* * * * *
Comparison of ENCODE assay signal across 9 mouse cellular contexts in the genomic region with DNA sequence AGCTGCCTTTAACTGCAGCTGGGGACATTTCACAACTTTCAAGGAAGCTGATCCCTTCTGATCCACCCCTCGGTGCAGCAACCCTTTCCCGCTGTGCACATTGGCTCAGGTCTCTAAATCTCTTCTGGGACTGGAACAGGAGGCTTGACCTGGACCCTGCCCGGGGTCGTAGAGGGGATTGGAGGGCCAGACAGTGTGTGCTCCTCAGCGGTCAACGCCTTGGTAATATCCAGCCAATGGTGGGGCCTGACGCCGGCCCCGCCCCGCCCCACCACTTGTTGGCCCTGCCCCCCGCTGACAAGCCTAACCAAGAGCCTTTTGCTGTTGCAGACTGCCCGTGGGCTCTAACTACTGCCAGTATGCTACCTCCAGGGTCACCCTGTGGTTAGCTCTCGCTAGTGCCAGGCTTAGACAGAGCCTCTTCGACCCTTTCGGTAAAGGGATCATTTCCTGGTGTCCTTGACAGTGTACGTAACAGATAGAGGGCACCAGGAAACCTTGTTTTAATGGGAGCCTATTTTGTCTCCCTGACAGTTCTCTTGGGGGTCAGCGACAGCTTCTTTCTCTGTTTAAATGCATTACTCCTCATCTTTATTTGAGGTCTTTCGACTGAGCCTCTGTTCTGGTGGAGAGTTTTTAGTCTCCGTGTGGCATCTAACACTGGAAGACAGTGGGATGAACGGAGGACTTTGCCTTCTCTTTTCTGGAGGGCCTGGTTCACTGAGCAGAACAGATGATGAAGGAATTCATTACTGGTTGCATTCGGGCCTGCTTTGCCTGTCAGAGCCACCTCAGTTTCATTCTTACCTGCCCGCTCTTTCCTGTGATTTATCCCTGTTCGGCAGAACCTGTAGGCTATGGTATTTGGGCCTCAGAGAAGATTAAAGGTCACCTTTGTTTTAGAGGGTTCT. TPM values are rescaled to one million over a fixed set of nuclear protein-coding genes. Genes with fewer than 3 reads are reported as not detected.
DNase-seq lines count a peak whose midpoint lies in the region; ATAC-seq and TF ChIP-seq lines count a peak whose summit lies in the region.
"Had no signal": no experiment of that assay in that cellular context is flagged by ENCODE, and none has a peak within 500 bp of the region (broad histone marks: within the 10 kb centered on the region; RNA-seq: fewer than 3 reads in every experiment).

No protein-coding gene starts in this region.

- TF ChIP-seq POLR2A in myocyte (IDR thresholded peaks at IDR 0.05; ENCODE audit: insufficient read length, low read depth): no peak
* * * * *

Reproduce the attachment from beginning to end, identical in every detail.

Comparison of ENCODE assay signal across 9 mouse cellular contexts in the genomic region with DNA sequence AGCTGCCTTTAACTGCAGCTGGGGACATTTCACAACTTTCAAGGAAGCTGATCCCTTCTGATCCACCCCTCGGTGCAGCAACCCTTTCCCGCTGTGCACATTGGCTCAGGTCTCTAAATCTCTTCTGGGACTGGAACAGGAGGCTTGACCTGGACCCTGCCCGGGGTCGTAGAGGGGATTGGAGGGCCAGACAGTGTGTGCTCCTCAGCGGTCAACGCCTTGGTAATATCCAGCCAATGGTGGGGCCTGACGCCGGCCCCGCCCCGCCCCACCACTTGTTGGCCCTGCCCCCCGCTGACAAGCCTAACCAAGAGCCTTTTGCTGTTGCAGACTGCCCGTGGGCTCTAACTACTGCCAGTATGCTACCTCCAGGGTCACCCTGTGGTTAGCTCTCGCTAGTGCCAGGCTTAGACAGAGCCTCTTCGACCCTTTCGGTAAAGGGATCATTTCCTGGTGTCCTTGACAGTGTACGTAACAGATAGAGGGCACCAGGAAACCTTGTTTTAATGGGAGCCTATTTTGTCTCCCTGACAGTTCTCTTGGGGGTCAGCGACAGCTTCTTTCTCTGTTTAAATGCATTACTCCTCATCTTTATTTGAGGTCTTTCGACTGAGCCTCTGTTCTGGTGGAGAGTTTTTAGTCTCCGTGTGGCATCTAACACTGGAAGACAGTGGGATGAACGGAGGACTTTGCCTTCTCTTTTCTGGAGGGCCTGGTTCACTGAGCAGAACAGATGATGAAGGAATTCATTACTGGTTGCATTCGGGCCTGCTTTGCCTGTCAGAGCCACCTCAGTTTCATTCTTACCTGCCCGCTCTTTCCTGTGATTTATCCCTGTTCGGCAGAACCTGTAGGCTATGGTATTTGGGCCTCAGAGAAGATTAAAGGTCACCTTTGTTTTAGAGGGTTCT. TPM values are rescaled to one million over a fixed set of nuclear protein-coding genes. Genes with fewer than 3 reads are reported as not detected.
DNase-seq lines count a peak whose midpoint lies in the region; ATAC-seq and TF ChIP-seq lines count a peak whose summit lies in the region.
"Had no signal": no experiment of that assay in that cellular context is flagged by ENCODE, and none has a peak within 500 bp of the region (broad histone marks: within the 10 kb centered on the region; RNA-seq: fewer than 3 reads in every experiment).

No protein-coding gene starts in this region.

- TF ChIP-seq POLR2A in myocyte (IDR thresholded peaks at IDR 0.05; ENCODE audit: insufficient read length, low read depth): no peak